Ever since 1969 a series of conferences has brought diverse advocates of liberty to Southern California. Now known as Future of Freedom conferences, the first one took place in May 1969 and featured, among others, the late Ludwig von Mises, dean of the Austrian school of economics. Other speakers at that landmark event, the first gathering of what became today's libertarian movement, included REASON's Tibor Machan and Rampart College's Robert LeFevre. Over the next several years the conferences were held annually, with attendance at one topping 700. Thomas Szasz, Nathaniel Branden, Paul Goodman, Murray Rothbard, John Hospers, and other leading libertarian figures have been among the featured speakers.
This year's conference will take place May 8-10 at California State University in Long Beach. Among the luminaries scheduled to speak are former Goldwater speechwriter Karl Hess, Robert LeFevre, economist David Friedman, tax rebel Irwin Schiff, Dr. Timothy Leary, inventor Carl Nicolai (see "Data Privacy: What Washington Doesn't Want You to Know," REASON, Jan.), and your editor. The Friday night banquet will be a tribute to the early years of the libertarian movement, honoring philosopher John Hospers, author of Libertarianism.
Events of this type, and the Future of Freedom series in particular, are not only intellectually stimulating; they're a hell of a lot of fun, as well. REASON will be among the organizations with a booth, and I hope to see many of you there. You can get all the information by writing Future of Freedom Conference '81, Box 4, Fullerton, CA 92632.
More of REASON's friends are getting jobs in the new administration. Reason Foundation trustee Bill Niskanen has been appointed to the Council of Economic Advisors. Kevin Hopkins, Doug Bandow's coauthor on "The Registration Placebo" (Aug. 1980), is joining Doug as an assistant for policy development on Martin Anderson's White House staff. Anderson's wife Annelise is going to work for Office of Management and Budget director David Stockman. Danny Boggs, a free-market energy expert (and author of the GOP platform plank on energy) is working on environmental and energy matters on Martin Anderson's staff. And my long-time friend Dana Rohrabacher is on the White House staff as a speechwriter. Congratulations to all!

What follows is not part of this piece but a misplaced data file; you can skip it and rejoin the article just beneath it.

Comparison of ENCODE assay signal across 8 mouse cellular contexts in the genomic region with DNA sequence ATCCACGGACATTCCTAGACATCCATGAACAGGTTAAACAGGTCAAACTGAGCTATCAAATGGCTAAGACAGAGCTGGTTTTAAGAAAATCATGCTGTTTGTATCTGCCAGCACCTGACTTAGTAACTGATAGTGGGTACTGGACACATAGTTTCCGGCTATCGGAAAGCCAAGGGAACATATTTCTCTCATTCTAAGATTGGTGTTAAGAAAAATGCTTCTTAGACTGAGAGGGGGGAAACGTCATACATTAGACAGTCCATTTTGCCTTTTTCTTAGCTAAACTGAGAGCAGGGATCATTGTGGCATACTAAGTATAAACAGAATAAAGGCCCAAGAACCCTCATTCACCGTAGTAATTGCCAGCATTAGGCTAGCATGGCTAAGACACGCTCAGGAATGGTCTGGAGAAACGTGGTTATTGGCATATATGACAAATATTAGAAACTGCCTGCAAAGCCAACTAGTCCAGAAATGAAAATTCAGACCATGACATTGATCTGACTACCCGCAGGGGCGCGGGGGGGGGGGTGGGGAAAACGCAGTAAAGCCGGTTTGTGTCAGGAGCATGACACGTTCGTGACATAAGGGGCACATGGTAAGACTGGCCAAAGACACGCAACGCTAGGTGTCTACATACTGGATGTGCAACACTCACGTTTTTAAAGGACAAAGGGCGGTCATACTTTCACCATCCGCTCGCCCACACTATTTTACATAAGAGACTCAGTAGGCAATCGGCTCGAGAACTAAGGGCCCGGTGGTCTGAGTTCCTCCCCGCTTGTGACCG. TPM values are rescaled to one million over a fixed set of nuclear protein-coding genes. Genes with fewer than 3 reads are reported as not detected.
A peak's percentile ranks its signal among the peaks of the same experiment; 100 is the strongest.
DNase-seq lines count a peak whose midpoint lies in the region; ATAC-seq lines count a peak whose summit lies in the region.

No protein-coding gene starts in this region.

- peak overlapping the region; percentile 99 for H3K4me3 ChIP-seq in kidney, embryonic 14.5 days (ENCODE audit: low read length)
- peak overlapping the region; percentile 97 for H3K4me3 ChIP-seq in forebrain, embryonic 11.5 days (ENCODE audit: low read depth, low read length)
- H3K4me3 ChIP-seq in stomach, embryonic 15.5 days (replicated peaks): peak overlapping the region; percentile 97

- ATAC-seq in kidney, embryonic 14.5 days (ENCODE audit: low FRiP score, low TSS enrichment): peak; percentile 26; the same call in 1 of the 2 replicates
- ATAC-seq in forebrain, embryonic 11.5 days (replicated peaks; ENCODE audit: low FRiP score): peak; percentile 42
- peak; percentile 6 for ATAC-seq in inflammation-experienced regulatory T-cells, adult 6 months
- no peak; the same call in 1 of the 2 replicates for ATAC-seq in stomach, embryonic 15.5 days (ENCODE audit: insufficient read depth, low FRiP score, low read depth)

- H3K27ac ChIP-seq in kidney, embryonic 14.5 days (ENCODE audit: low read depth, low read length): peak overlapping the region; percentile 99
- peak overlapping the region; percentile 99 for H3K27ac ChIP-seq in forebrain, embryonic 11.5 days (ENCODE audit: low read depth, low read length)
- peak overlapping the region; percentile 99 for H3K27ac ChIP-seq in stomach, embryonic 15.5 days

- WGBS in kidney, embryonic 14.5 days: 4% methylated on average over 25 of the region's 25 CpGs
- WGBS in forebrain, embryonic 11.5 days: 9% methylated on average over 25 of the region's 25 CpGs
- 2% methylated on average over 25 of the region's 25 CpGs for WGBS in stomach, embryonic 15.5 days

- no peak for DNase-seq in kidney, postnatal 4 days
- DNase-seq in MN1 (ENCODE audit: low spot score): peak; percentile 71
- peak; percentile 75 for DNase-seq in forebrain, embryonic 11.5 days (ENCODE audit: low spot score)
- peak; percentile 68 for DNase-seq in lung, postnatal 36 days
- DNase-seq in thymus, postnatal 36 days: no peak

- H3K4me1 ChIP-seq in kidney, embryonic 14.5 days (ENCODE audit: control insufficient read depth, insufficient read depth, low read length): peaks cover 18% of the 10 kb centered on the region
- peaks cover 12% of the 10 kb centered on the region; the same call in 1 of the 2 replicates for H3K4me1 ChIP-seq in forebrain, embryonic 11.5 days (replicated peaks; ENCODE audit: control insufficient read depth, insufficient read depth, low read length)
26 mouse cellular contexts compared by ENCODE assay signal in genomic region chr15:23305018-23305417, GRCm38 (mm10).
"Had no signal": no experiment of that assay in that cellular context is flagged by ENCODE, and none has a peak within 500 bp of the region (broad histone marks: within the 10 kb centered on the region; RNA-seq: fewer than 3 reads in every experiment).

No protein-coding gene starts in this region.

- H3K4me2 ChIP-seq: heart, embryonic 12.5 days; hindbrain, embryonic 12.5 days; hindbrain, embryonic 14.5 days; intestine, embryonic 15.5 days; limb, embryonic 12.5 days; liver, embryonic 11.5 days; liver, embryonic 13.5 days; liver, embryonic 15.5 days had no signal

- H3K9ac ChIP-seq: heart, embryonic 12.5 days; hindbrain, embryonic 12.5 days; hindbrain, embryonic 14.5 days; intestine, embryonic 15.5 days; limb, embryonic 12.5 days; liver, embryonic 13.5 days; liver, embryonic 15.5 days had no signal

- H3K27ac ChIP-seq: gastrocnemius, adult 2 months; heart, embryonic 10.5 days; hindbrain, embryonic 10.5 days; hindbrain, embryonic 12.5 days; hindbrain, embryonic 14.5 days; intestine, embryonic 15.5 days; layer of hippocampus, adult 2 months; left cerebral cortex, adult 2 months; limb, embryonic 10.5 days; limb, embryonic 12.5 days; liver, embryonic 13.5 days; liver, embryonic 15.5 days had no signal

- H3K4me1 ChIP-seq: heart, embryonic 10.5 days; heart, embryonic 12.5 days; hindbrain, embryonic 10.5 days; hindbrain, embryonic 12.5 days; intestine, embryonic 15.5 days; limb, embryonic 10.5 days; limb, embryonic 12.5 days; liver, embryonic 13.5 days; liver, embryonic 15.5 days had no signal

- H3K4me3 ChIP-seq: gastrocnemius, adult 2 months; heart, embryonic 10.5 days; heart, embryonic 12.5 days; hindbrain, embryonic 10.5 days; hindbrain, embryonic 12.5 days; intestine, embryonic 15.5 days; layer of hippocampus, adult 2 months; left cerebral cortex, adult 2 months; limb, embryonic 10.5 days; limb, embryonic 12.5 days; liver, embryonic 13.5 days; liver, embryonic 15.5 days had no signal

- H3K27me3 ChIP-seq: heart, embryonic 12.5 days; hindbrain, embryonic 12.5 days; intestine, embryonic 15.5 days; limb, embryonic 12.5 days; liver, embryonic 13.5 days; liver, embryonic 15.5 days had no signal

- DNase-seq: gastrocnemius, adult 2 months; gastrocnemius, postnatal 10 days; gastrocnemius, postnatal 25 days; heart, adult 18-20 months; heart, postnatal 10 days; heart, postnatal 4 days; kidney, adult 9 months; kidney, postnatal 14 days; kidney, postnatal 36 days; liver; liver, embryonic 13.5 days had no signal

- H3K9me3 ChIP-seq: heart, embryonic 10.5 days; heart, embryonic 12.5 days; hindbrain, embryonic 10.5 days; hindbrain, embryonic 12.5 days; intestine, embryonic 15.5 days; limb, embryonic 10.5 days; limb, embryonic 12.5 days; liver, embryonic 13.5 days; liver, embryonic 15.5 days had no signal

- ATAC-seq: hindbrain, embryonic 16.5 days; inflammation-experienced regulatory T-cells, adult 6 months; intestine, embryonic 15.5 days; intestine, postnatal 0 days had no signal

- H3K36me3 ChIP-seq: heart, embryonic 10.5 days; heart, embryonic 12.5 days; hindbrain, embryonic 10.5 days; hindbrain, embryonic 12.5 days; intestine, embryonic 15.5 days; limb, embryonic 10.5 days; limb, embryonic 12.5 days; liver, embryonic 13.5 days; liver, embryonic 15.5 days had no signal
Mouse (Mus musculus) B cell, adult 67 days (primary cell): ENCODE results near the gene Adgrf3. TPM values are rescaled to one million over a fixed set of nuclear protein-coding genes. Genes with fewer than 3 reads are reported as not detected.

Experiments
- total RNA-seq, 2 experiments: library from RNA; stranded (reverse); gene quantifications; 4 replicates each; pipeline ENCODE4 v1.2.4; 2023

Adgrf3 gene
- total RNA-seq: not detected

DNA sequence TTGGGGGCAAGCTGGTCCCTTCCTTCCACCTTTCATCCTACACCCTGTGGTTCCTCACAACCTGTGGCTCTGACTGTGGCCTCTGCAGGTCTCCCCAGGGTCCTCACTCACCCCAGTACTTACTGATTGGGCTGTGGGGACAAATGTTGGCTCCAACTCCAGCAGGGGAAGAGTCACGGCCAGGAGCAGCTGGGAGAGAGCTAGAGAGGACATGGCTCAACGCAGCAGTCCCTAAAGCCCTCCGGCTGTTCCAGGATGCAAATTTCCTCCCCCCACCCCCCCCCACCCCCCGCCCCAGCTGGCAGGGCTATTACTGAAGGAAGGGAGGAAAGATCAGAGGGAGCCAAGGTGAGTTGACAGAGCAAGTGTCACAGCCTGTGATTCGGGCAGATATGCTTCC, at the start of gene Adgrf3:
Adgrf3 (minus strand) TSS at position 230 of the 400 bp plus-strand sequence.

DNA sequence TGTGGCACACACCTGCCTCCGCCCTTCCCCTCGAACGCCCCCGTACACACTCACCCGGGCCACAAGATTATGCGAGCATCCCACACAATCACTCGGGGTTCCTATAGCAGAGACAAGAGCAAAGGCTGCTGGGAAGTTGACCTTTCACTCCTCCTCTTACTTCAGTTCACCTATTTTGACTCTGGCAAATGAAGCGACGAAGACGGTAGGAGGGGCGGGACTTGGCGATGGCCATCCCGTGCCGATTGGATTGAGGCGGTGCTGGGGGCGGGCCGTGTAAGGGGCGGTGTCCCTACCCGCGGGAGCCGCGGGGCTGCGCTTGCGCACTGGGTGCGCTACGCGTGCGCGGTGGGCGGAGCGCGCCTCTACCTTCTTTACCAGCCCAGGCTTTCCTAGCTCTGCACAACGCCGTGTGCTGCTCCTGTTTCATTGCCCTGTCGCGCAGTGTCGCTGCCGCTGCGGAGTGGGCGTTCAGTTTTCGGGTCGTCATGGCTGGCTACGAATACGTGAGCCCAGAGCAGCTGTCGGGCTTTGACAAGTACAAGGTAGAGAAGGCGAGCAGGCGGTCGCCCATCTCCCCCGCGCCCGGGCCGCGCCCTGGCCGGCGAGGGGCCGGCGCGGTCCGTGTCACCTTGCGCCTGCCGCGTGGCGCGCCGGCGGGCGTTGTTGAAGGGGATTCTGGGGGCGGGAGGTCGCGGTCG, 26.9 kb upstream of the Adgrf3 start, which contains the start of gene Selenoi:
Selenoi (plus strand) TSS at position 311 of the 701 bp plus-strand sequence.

Senior editor and resident scholar Tibor Machan has been hard at work, as usual. He contributed a chapter to the newly published book Philosophy of Human Rights (Greenwood, 1981) titled "On Human Rights, Feudalism, and Political Change." Besides sketching the history of human rights, Machan's chapter deals with the ethical problems faced by freedom-seekers in countries where human rights are ignored—such as his native Hungary. At the first of the year Machan attended the annual meeting of the American Philosophical Association, at which he was a commentator on a paper. While in Boston, he was a guest on contributing editor David Brudnoy's popular radio talk show. He also attended a Liberty Fund conference in New York on economics and efficiency and another in Florida on libertarian/conservative fusionism, sponsored by the Intercollegiate Studies Institute. And his provocative Los Angeles Times op-ed piece on last year's "Big Business Day" has been reprinted in the Media Institute's Television Business-Economic News Index. Machan's latest Los Angeles Times piece, "What the Moral Majority Understands, Intellectuals Have Forgotten," appeared on March 1.
More news on the Love Canal front emerged in February. Science News reported (Feb. 7) the findings of a task force appointed by the New York State Assembly concerning the allegation that the Defense Department and its contractors dumped toxic waste into the Love Canal and at other sites during World War II. The task force found eyewitness evidence establishing "conclusively that Army personnel openly, concertedly, and repeatedly disposed of drummed materials at Love Canal" in the 1940s and early 1950s. And private defense contractors also dumped "substantial quantities of chemical and hazardous wastes" in the Canal during that time. All of which lends further support to our investigative report's own finding that Hooker Chemical was not the primary culprit in the Love Canal tragedy (see "Love Canal: The Truth Seeps Out," Feb.).
This article originally appeared in print under the headline "Editor's Notes".